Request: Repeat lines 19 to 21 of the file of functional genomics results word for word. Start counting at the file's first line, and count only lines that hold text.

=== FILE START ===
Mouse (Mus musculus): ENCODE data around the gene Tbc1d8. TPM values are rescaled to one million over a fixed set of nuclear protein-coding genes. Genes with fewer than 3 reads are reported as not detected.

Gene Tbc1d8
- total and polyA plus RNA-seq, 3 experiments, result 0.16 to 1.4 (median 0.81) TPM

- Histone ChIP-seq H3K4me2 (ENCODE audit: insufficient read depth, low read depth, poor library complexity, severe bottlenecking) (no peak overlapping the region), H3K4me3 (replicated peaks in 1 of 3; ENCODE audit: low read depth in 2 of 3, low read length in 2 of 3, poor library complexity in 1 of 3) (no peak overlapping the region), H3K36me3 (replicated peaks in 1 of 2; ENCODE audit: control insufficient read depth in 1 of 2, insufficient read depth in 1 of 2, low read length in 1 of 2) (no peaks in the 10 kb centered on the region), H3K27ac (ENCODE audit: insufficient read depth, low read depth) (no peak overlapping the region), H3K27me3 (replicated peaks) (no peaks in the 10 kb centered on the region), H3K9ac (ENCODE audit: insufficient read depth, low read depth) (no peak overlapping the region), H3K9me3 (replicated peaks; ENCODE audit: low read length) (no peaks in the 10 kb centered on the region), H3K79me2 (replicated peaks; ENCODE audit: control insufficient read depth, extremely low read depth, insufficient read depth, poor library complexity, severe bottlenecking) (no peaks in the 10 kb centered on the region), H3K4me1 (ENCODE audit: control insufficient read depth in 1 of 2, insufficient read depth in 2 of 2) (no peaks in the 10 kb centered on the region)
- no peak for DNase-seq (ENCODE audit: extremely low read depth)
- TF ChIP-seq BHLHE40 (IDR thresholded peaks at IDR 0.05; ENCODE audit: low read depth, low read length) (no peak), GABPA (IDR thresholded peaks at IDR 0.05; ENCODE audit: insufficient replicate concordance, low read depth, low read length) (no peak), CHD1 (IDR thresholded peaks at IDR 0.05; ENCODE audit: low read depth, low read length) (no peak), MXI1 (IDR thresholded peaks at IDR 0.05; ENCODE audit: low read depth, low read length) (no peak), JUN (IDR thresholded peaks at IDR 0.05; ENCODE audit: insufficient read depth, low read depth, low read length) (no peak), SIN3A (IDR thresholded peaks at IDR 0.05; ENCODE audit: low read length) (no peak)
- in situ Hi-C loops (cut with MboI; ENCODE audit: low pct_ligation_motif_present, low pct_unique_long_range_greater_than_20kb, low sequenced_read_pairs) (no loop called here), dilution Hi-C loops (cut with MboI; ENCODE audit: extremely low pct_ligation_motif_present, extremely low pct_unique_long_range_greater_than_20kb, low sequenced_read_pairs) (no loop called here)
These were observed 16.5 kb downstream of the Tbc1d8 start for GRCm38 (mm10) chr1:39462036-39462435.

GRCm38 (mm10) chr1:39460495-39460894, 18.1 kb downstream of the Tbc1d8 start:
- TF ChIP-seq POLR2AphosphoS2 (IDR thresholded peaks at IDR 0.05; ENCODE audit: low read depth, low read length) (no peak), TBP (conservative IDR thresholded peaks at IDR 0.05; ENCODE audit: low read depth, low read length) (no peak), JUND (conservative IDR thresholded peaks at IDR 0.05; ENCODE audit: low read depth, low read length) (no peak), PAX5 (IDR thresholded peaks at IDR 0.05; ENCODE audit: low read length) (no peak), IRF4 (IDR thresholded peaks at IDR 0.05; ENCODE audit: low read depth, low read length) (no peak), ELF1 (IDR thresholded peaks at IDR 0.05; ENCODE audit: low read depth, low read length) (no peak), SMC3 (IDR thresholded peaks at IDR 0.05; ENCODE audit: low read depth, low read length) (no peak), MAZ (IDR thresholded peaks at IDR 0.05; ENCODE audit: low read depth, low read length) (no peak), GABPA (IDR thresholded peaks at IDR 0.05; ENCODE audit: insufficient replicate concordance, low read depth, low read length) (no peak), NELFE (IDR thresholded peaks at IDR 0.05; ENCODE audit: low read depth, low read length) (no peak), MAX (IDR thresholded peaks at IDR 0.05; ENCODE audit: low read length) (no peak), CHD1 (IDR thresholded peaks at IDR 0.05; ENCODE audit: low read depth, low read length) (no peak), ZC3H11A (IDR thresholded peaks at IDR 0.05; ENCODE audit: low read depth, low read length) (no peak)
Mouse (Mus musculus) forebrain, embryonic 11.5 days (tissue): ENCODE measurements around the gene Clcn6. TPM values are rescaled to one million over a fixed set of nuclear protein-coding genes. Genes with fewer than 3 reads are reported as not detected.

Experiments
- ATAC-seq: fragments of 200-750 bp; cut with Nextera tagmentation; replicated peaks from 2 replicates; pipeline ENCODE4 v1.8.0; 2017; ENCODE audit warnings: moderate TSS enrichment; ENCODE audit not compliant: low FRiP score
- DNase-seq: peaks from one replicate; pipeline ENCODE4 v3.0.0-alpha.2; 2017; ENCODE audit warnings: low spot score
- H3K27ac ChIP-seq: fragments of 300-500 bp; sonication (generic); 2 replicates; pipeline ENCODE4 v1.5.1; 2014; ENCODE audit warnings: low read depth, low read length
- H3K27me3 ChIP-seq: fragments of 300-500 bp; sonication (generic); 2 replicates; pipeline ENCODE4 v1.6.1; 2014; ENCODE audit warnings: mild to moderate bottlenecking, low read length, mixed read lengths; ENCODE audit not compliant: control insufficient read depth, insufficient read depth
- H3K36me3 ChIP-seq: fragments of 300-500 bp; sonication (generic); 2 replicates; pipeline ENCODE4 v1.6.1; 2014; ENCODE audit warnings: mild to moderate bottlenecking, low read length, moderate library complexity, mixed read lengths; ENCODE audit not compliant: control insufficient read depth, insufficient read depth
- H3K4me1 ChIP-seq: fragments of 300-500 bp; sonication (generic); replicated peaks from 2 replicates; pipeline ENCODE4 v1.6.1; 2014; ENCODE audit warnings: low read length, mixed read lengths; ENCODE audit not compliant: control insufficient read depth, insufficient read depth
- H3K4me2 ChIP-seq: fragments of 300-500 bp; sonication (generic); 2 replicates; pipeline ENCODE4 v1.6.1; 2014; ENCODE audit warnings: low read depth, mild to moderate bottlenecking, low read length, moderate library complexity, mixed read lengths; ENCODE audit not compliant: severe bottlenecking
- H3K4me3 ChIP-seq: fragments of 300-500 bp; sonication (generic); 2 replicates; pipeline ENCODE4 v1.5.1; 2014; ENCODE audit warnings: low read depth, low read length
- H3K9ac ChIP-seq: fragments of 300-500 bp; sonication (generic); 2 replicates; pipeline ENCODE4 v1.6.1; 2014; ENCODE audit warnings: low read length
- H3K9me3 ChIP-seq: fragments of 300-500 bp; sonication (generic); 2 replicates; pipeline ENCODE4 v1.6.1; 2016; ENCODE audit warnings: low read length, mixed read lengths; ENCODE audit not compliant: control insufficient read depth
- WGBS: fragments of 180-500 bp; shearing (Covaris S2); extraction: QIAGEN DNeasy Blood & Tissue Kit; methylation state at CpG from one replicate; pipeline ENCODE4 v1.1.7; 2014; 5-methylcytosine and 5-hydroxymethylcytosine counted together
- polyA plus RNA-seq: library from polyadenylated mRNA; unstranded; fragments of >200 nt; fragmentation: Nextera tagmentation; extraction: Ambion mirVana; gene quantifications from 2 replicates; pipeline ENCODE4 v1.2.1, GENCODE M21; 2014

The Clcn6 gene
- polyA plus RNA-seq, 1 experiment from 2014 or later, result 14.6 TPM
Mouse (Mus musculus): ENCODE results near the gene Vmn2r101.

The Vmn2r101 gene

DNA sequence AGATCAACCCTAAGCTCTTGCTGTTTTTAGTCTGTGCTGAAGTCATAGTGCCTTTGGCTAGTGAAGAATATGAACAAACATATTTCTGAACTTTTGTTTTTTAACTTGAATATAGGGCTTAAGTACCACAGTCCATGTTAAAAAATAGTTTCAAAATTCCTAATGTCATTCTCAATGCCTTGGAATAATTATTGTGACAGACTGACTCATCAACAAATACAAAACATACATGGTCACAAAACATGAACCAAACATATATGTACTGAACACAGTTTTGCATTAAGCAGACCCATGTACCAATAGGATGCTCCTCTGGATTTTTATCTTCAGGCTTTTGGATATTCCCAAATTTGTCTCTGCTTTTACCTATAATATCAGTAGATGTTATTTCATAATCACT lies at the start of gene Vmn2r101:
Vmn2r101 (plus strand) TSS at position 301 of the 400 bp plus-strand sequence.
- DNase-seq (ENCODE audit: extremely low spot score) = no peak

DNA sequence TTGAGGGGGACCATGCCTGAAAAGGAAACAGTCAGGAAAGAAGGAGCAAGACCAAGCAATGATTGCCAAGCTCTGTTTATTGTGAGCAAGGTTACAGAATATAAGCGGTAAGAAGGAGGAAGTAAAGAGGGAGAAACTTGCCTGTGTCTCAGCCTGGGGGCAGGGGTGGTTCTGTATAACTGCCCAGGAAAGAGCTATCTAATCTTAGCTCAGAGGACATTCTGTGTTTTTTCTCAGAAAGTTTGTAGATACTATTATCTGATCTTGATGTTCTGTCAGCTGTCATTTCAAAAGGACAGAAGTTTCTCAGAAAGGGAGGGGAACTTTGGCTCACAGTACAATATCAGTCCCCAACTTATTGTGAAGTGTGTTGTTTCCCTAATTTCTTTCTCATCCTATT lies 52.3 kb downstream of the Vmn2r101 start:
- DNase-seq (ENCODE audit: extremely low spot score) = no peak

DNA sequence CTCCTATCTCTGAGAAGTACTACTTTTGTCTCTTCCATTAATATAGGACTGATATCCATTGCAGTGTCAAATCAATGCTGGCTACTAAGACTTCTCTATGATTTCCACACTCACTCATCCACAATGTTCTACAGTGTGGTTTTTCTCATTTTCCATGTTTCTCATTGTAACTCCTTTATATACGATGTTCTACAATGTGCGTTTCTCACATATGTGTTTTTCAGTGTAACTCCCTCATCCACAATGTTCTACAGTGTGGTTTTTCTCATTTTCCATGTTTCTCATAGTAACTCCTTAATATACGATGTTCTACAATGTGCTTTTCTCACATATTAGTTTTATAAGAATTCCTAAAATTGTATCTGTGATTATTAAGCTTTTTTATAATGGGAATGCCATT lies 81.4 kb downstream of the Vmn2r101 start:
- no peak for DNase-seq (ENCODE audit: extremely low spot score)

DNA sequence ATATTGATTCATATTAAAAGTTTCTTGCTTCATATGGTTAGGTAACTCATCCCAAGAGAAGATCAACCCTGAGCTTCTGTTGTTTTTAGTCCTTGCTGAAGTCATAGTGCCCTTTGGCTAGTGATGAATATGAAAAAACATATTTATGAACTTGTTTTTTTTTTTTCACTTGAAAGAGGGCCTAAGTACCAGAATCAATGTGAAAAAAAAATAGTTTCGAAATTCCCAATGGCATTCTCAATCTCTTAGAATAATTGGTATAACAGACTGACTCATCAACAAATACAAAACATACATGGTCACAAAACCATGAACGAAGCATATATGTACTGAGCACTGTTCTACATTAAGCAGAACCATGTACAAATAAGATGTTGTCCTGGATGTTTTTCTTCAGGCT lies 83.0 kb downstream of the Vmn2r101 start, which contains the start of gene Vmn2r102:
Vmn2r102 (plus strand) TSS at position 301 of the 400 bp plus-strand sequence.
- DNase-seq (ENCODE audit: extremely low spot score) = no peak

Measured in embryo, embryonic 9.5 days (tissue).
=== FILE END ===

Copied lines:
- H3K4me2 ChIP-seq: fragments of 300-500 bp; sonication (generic); 2 replicates; pipeline ENCODE4 v1.6.1; 2014; ENCODE audit warnings: low read depth, mild to moderate bottlenecking, low read length, moderate library complexity, mixed read lengths; ENCODE audit not compliant: severe bottlenecking
- H3K4me3 ChIP-seq: fragments of 300-500 bp; sonication (generic); 2 replicates; pipeline ENCODE4 v1.5.1; 2014; ENCODE audit warnings: low read depth, low read length
- H3K9ac ChIP-seq: fragments of 300-500 bp; sonication (generic); 2 replicates; pipeline ENCODE4 v1.6.1; 2014; ENCODE audit warnings: low read length